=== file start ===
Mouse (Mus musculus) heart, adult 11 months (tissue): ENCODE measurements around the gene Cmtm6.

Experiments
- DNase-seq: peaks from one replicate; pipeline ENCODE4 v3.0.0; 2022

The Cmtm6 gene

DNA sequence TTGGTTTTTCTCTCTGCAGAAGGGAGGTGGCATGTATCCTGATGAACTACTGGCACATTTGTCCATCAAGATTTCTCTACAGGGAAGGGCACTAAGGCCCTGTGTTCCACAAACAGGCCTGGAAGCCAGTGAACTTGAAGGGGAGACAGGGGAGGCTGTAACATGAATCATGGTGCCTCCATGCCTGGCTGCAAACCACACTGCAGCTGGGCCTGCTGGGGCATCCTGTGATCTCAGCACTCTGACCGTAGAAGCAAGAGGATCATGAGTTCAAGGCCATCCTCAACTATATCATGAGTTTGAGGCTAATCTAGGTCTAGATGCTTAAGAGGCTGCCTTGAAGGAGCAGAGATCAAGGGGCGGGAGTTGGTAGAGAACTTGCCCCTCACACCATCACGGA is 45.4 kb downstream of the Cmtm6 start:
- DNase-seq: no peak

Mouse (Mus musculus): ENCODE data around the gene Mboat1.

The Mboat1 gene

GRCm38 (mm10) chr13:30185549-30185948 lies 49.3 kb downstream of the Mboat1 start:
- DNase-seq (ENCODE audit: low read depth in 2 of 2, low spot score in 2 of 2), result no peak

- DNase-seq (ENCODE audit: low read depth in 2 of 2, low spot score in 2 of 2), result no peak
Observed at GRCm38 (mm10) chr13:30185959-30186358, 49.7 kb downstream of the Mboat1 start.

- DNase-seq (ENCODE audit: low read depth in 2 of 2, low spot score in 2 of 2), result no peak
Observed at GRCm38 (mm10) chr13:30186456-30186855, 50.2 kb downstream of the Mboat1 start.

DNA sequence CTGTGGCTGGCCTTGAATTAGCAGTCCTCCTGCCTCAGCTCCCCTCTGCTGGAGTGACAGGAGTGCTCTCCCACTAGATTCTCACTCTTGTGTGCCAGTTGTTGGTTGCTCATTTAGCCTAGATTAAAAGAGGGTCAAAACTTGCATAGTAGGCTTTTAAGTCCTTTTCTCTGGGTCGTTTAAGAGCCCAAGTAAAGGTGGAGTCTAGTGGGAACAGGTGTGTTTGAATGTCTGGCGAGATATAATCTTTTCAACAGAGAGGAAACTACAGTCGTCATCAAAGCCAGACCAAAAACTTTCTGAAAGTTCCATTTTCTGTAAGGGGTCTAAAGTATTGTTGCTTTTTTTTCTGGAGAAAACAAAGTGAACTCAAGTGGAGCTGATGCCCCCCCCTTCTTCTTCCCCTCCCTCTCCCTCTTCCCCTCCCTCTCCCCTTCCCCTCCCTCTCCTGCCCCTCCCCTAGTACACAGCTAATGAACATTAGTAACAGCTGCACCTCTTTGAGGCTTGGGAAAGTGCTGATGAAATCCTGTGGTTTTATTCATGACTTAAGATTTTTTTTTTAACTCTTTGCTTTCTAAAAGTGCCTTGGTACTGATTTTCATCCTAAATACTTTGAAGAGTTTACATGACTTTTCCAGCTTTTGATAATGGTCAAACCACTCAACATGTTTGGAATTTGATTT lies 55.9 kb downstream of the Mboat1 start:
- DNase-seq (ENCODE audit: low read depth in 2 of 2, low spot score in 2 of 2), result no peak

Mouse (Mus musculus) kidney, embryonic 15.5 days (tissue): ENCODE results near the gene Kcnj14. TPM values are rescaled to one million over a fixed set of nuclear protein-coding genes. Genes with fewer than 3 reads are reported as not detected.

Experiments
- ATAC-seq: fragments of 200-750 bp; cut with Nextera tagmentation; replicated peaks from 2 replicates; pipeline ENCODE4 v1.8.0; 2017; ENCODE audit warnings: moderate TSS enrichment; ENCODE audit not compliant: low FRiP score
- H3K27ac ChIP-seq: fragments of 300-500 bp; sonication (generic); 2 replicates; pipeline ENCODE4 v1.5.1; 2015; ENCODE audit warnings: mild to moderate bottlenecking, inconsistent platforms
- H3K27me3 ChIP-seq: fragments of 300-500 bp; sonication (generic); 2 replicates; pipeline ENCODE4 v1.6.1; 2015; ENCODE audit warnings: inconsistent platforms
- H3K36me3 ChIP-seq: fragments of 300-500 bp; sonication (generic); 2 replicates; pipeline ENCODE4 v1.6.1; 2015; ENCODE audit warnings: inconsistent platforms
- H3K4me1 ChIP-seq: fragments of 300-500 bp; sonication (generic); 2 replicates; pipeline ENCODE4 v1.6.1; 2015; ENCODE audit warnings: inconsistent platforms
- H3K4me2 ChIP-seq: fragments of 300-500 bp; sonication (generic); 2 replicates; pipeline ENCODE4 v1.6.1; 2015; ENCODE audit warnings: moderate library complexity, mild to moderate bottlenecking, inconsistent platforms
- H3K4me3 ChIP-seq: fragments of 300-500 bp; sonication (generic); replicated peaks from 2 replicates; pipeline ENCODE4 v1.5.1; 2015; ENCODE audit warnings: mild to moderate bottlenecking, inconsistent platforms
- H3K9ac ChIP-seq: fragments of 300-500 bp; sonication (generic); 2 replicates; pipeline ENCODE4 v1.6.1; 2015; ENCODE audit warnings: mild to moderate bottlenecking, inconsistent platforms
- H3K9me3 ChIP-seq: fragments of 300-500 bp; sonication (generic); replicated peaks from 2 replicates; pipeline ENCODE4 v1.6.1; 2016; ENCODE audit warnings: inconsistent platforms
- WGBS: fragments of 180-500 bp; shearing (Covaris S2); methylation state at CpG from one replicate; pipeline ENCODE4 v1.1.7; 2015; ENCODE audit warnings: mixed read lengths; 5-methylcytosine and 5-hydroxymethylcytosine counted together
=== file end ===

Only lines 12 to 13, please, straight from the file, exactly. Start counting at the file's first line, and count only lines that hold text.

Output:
Observed at GRCm38 (mm10) chr13:30185959-30186358, 49.7 kb downstream of the Mboat1 start.

- DNase-seq (ENCODE audit: low read depth in 2 of 2, low spot score in 2 of 2), result no peak